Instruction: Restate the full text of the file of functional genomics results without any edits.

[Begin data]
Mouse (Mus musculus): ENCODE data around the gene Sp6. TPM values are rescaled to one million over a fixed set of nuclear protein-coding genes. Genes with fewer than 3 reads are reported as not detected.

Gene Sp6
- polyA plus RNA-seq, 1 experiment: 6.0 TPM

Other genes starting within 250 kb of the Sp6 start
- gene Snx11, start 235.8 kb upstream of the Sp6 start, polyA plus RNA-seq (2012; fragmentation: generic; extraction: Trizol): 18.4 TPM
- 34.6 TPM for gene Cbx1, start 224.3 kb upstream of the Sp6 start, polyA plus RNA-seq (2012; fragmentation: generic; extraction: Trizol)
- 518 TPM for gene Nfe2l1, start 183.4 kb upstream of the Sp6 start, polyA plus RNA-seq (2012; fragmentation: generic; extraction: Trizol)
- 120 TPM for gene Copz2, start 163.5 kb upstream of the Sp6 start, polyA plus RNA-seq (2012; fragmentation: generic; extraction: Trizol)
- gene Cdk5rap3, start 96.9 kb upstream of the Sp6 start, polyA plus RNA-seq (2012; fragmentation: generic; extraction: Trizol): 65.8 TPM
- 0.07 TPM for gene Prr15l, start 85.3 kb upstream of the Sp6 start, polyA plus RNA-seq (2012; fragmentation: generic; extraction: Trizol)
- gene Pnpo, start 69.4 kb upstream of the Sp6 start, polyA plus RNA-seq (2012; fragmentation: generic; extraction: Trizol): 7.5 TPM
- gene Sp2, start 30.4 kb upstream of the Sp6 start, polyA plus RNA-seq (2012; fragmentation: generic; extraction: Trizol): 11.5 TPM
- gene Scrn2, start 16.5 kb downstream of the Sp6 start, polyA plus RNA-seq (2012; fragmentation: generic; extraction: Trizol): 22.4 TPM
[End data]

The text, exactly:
Mouse (Mus musculus): ENCODE data around the gene Sp6. TPM values are rescaled to one million over a fixed set of nuclear protein-coding genes. Genes with fewer than 3 reads are reported as not detected.

Gene Sp6
- polyA plus RNA-seq, 1 experiment: 6.0 TPM

Other genes starting within 250 kb of the Sp6 start
- gene Snx11, start 235.8 kb upstream of the Sp6 start, polyA plus RNA-seq (2012; fragmentation: generic; extraction: Trizol): 18.4 TPM
- 34.6 TPM for gene Cbx1, start 224.3 kb upstream of the Sp6 start, polyA plus RNA-seq (2012; fragmentation: generic; extraction: Trizol)
- 518 TPM for gene Nfe2l1, start 183.4 kb upstream of the Sp6 start, polyA plus RNA-seq (2012; fragmentation: generic; extraction: Trizol)
- 120 TPM for gene Copz2, start 163.5 kb upstream of the Sp6 start, polyA plus RNA-seq (2012; fragmentation: generic; extraction: Trizol)
- gene Cdk5rap3, start 96.9 kb upstream of the Sp6 start, polyA plus RNA-seq (2012; fragmentation: generic; extraction: Trizol): 65.8 TPM
- 0.07 TPM for gene Prr15l, start 85.3 kb upstream of the Sp6 start, polyA plus RNA-seq (2012; fragmentation: generic; extraction: Trizol)
- gene Pnpo, start 69.4 kb upstream of the Sp6 start, polyA plus RNA-seq (2012; fragmentation: generic; extraction: Trizol): 7.5 TPM
- gene Sp2, start 30.4 kb upstream of the Sp6 start, polyA plus RNA-seq (2012; fragmentation: generic; extraction: Trizol): 11.5 TPM
- gene Scrn2, start 16.5 kb downstream of the Sp6 start, polyA plus RNA-seq (2012; fragmentation: generic; extraction: Trizol): 22.4 TPM